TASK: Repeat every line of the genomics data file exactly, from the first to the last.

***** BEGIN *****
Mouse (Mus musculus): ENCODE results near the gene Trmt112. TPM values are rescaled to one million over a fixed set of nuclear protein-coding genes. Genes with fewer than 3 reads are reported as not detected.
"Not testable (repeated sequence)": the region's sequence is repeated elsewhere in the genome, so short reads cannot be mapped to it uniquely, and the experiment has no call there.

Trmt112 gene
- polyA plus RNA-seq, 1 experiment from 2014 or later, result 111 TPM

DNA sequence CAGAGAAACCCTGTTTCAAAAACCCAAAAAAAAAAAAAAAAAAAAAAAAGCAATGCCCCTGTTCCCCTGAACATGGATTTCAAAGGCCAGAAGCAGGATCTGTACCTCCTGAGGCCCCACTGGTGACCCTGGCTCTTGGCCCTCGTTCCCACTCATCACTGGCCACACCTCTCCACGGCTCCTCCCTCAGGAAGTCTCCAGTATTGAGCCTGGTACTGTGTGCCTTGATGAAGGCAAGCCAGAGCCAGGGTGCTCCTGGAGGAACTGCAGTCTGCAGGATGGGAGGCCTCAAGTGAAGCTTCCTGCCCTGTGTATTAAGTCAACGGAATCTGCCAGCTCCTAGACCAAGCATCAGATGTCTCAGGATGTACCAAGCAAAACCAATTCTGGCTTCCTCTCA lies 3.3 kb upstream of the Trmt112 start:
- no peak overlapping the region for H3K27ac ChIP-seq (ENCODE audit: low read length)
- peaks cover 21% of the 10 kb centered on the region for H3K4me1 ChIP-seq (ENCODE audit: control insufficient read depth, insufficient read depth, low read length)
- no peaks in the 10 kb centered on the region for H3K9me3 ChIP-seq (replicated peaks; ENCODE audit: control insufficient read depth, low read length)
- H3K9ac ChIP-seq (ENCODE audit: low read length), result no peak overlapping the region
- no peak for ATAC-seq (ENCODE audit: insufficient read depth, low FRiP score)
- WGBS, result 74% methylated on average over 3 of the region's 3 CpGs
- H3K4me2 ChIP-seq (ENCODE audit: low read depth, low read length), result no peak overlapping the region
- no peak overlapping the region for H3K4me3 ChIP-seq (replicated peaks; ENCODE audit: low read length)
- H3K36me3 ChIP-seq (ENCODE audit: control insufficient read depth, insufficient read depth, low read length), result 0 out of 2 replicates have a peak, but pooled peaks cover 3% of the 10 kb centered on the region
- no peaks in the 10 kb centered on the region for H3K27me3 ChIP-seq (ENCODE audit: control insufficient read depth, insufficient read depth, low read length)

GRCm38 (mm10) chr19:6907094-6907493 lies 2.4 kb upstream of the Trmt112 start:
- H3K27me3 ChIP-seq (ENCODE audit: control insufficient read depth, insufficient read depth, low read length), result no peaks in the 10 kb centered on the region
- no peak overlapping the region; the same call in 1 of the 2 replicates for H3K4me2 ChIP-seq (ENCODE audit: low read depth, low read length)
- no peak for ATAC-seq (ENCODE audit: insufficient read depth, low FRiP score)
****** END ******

Mouse (Mus musculus): ENCODE results near the gene Trmt112. TPM values are rescaled to one million over a fixed set of nuclear protein-coding genes. Genes with fewer than 3 reads are reported as not detected.
"Not testable (repeated sequence)": the region's sequence is repeated elsewhere in the genome, so short reads cannot be mapped to it uniquely, and the experiment has no call there.

Trmt112 gene
- polyA plus RNA-seq, 1 experiment from 2014 or later, result 111 TPM

DNA sequence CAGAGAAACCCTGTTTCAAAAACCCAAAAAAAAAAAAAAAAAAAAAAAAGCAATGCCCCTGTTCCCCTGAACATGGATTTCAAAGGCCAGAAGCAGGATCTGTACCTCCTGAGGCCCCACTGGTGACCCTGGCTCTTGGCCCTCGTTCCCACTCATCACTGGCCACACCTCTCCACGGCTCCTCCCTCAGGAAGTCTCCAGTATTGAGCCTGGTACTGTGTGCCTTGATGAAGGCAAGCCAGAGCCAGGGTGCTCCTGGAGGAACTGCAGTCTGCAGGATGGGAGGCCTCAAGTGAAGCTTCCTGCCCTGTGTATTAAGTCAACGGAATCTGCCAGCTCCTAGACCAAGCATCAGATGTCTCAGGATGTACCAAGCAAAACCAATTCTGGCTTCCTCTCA lies 3.3 kb upstream of the Trmt112 start:
- no peak overlapping the region for H3K27ac ChIP-seq (ENCODE audit: low read length)
- peaks cover 21% of the 10 kb centered on the region for H3K4me1 ChIP-seq (ENCODE audit: control insufficient read depth, insufficient read depth, low read length)
- no peaks in the 10 kb centered on the region for H3K9me3 ChIP-seq (replicated peaks; ENCODE audit: control insufficient read depth, low read length)
- H3K9ac ChIP-seq (ENCODE audit: low read length), result no peak overlapping the region
- no peak for ATAC-seq (ENCODE audit: insufficient read depth, low FRiP score)
- WGBS, result 74% methylated on average over 3 of the region's 3 CpGs
- H3K4me2 ChIP-seq (ENCODE audit: low read depth, low read length), result no peak overlapping the region
- no peak overlapping the region for H3K4me3 ChIP-seq (replicated peaks; ENCODE audit: low read length)
- H3K36me3 ChIP-seq (ENCODE audit: control insufficient read depth, insufficient read depth, low read length), result 0 out of 2 replicates have a peak, but pooled peaks cover 3% of the 10 kb centered on the region
- no peaks in the 10 kb centered on the region for H3K27me3 ChIP-seq (ENCODE audit: control insufficient read depth, insufficient read depth, low read length)

GRCm38 (mm10) chr19:6907094-6907493 lies 2.4 kb upstream of the Trmt112 start:
- H3K27me3 ChIP-seq (ENCODE audit: control insufficient read depth, insufficient read depth, low read length), result no peaks in the 10 kb centered on the region
- no peak overlapping the region; the same call in 1 of the 2 replicates for H3K4me2 ChIP-seq (ENCODE audit: low read depth, low read length)
- no peak for ATAC-seq (ENCODE audit: insufficient read depth, low FRiP score)